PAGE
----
Background: The aims of this study were to determine the optimal tracer kinetic model for [(11)C]-meta-hydroxyephedrine ([(11)C]HED) and to evaluate the performance of several simplified methods.
Methods: Thirty patients underwent dynamic 60-min [(11)C]HED scans with online arterial blood sampling. Single-tissue and both reversible and irreversible two-tissue models were fitted to the data using the metabolite-corrected arterial input function. For each model, reliable fits were defined as those yielding outcome parameters with a coefficient of variation (CoV) <25%. The optimal model was determined using Akaike and Schwarz criteria and the F-test, together with the number of reliable fits. Simulations were performed to study accuracy and precision of each model. Finally, quantitative results obtained using a population-averaged metabolite correction were evaluated, and simplified retention index (RI) and standardized uptake value (SUV) results were compared with quantitative volume of distribution (V T) data.
Results: The reversible two-tissue model was preferred in 75.8% of all segments, based on the Akaike information criterion. However, V T derived using the single-tissue model correlated highly with that of the two-tissue model (r (2) = 0.94, intraclass correlation coefficient (ICC) = 0.96) and showed higher precision (CoV of 24.6% and 89.2% for single- and two-tissue models, respectively, at 20% noise). In addition, the single-tissue model yielded reliable fits in 94.6% of all segments as compared with 77.1% for the reversible two-tissue model. A population-averaged metabolite correction could not be used in approximately 20% of the patients because of large biases in V T. RI and SUV can provide misleading results because of non-linear relationships with V T.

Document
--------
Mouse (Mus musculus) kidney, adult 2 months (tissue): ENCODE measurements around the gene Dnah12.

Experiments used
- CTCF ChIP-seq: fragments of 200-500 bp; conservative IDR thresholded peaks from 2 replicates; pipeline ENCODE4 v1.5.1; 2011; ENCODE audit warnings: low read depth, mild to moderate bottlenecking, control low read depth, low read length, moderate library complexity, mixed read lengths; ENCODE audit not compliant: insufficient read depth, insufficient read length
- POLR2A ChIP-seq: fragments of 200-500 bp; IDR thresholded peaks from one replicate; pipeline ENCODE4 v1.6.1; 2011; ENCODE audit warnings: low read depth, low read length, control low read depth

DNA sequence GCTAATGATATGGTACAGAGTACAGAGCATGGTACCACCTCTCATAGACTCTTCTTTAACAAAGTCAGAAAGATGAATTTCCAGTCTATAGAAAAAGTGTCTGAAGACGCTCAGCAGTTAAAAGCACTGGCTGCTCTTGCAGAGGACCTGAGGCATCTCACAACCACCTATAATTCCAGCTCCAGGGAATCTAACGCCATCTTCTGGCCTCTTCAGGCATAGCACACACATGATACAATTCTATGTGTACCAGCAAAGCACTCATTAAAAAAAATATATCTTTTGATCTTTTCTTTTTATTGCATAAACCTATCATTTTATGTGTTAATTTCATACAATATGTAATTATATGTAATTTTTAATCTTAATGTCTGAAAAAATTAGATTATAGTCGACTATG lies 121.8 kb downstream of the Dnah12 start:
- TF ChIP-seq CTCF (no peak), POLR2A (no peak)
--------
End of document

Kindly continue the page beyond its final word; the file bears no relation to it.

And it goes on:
Conclusions: Although the reversible two-tissue model provided the best fits, the single-tissue model was more robust and results obtained were similar. Therefore, the single-tissue model was preferred. RI showed a non-linear correlation with V T, and therefore, care has to be taken when using RI as a quantitative measure.